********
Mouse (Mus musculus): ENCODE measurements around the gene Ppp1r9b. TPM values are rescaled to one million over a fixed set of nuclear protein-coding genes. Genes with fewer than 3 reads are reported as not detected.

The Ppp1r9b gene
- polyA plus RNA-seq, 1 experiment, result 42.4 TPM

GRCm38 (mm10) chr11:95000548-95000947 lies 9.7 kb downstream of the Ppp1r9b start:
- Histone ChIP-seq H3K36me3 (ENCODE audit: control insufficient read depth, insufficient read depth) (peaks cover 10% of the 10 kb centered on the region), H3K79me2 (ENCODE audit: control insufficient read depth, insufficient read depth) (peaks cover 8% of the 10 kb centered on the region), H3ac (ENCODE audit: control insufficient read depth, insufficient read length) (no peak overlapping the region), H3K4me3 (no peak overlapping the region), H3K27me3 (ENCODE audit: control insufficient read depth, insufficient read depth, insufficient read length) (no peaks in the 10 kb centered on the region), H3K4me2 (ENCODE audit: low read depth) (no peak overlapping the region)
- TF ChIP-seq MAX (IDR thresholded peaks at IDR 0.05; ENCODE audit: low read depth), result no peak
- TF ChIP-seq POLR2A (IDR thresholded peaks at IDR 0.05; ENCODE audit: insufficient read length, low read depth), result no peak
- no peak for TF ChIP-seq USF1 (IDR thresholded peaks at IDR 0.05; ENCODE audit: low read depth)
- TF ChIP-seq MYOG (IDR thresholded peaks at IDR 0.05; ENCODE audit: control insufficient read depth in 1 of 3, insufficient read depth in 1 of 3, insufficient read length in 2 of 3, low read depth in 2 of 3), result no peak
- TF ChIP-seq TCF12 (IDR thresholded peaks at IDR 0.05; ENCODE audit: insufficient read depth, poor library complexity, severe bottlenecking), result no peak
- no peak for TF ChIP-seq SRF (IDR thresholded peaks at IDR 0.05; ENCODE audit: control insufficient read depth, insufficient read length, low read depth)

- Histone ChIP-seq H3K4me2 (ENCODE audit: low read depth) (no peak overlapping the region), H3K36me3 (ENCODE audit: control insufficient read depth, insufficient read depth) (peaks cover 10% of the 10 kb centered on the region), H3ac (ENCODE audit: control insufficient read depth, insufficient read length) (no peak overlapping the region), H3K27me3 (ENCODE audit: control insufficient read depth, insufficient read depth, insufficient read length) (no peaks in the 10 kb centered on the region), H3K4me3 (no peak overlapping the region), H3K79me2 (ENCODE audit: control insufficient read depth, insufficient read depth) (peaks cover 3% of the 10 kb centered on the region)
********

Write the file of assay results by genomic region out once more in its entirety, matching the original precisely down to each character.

Mouse (Mus musculus): ENCODE measurements around the gene Ppp1r9b. TPM values are rescaled to one million over a fixed set of nuclear protein-coding genes. Genes with fewer than 3 reads are reported as not detected.

The Ppp1r9b gene
- polyA plus RNA-seq, 1 experiment, result 42.4 TPM

GRCm38 (mm10) chr11:95000548-95000947 lies 9.7 kb downstream of the Ppp1r9b start:
- Histone ChIP-seq H3K36me3 (ENCODE audit: control insufficient read depth, insufficient read depth) (peaks cover 10% of the 10 kb centered on the region), H3K79me2 (ENCODE audit: control insufficient read depth, insufficient read depth) (peaks cover 8% of the 10 kb centered on the region), H3ac (ENCODE audit: control insufficient read depth, insufficient read length) (no peak overlapping the region), H3K4me3 (no peak overlapping the region), H3K27me3 (ENCODE audit: control insufficient read depth, insufficient read depth, insufficient read length) (no peaks in the 10 kb centered on the region), H3K4me2 (ENCODE audit: low read depth) (no peak overlapping the region)
- TF ChIP-seq MAX (IDR thresholded peaks at IDR 0.05; ENCODE audit: low read depth), result no peak
- TF ChIP-seq POLR2A (IDR thresholded peaks at IDR 0.05; ENCODE audit: insufficient read length, low read depth), result no peak
- no peak for TF ChIP-seq USF1 (IDR thresholded peaks at IDR 0.05; ENCODE audit: low read depth)
- TF ChIP-seq MYOG (IDR thresholded peaks at IDR 0.05; ENCODE audit: control insufficient read depth in 1 of 3, insufficient read depth in 1 of 3, insufficient read length in 2 of 3, low read depth in 2 of 3), result no peak
- TF ChIP-seq TCF12 (IDR thresholded peaks at IDR 0.05; ENCODE audit: insufficient read depth, poor library complexity, severe bottlenecking), result no peak
- no peak for TF ChIP-seq SRF (IDR thresholded peaks at IDR 0.05; ENCODE audit: control insufficient read depth, insufficient read length, low read depth)

- Histone ChIP-seq H3K4me2 (ENCODE audit: low read depth) (no peak overlapping the region), H3K36me3 (ENCODE audit: control insufficient read depth, insufficient read depth) (peaks cover 10% of the 10 kb centered on the region), H3ac (ENCODE audit: control insufficient read depth, insufficient read length) (no peak overlapping the region), H3K27me3 (ENCODE audit: control insufficient read depth, insufficient read depth, insufficient read length) (no peaks in the 10 kb centered on the region), H3K4me3 (no peak overlapping the region), H3K79me2 (ENCODE audit: control insufficient read depth, insufficient read depth) (peaks cover 3% of the 10 kb centered on the region)